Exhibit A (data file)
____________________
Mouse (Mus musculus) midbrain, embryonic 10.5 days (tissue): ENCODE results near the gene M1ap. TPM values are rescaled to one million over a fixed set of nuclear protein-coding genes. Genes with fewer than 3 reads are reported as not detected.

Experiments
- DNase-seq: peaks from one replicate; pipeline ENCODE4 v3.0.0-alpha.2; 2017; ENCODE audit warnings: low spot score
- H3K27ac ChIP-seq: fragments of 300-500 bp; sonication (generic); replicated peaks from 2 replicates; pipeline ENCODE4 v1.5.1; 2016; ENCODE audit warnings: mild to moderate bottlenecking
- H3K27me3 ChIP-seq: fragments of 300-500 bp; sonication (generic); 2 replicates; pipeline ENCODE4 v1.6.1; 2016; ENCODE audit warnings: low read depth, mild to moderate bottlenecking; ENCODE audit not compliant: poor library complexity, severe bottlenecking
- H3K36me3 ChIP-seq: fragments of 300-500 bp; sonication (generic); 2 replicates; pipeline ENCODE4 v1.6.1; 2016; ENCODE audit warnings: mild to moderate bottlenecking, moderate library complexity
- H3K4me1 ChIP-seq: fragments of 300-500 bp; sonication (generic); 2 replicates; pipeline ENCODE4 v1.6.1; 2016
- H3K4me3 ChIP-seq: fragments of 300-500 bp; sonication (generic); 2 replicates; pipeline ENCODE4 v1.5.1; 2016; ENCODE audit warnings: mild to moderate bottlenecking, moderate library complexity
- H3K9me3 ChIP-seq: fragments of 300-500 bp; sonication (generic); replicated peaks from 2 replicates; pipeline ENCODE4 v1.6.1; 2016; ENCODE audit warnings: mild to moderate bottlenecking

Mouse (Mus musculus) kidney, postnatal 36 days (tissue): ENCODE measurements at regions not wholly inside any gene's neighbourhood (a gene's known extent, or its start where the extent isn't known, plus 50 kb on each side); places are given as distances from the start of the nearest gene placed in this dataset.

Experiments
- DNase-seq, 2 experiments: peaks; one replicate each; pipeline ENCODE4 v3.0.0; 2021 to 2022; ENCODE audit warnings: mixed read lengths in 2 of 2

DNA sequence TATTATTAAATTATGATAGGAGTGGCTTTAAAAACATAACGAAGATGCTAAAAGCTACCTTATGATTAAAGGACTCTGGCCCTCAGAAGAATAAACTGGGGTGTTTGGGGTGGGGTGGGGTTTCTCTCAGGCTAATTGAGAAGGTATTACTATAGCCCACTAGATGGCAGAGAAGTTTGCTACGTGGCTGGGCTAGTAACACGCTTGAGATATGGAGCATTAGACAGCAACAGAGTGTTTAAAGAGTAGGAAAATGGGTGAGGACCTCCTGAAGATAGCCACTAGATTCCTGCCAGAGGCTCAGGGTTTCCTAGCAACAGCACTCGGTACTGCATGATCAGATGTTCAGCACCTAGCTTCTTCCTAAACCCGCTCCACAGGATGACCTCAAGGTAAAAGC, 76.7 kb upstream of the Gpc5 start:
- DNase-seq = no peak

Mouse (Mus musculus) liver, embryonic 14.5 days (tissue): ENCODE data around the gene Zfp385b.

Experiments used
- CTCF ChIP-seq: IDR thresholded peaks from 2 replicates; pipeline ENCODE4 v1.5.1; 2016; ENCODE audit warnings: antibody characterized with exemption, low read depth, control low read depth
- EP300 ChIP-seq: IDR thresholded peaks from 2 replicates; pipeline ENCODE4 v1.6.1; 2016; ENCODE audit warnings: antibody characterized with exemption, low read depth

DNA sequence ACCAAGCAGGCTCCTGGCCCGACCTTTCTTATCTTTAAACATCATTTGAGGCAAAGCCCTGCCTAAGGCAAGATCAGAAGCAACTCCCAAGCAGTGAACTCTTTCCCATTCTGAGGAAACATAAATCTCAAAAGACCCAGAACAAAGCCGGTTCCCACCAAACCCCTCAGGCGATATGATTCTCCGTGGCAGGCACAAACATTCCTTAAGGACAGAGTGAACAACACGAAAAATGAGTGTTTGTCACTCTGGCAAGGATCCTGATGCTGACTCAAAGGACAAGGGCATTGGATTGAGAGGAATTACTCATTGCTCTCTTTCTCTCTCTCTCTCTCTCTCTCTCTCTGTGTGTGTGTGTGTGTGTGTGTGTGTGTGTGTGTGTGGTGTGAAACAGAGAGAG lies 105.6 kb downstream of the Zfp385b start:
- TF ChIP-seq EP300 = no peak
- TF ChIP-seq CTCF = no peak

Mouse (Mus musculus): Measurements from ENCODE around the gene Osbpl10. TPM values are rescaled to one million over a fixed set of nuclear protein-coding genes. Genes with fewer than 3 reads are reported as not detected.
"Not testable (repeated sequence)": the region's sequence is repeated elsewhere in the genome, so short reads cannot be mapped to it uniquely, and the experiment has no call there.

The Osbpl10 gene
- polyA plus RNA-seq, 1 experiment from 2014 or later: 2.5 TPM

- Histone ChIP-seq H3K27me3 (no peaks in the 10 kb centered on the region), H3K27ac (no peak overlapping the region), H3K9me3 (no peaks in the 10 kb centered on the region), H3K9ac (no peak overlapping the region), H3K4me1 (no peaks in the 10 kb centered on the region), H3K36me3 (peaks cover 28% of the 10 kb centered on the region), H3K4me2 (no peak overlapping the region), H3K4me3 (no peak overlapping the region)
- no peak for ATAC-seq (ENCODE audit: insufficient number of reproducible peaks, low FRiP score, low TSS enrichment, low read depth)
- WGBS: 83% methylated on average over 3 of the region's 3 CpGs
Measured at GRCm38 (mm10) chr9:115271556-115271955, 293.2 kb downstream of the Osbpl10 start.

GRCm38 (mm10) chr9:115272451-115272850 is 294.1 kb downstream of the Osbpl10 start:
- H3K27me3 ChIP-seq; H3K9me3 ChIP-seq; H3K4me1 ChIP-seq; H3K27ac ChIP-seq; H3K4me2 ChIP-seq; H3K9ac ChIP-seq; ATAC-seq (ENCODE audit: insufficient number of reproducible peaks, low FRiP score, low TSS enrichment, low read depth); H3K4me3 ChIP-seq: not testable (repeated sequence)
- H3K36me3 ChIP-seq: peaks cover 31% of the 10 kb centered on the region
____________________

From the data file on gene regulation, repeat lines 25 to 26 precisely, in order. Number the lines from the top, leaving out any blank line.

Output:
- polyA plus RNA-seq, 1 experiment from 2014 or later: 2.5 TPM

- Histone ChIP-seq H3K27me3 (no peaks in the 10 kb centered on the region), H3K27ac (no peak overlapping the region), H3K9me3 (no peaks in the 10 kb centered on the region), H3K9ac (no peak overlapping the region), H3K4me1 (no peaks in the 10 kb centered on the region), H3K36me3 (peaks cover 28% of the 10 kb centered on the region), H3K4me2 (no peak overlapping the region), H3K4me3 (no peak overlapping the region)